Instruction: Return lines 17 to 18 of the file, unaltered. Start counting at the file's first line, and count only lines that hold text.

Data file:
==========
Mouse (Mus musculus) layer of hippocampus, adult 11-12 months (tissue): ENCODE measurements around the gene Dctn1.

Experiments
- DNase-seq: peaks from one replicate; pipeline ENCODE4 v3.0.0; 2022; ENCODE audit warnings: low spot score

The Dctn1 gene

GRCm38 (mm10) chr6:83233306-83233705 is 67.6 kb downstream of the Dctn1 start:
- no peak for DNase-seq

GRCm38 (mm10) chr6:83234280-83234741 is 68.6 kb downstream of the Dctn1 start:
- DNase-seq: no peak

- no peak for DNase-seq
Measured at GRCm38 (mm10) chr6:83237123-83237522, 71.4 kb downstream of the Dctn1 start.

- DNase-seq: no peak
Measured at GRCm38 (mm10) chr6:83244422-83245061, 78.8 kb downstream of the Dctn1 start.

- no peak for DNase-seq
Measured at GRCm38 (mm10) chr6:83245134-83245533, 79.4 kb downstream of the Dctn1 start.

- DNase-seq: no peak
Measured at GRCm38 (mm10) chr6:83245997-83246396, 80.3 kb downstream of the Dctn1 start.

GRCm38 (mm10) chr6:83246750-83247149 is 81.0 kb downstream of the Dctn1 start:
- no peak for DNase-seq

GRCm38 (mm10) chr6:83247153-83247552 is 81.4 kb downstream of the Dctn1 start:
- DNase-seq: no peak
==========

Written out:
GRCm38 (mm10) chr6:83246750-83247149 is 81.0 kb downstream of the Dctn1 start:
- no peak for DNase-seq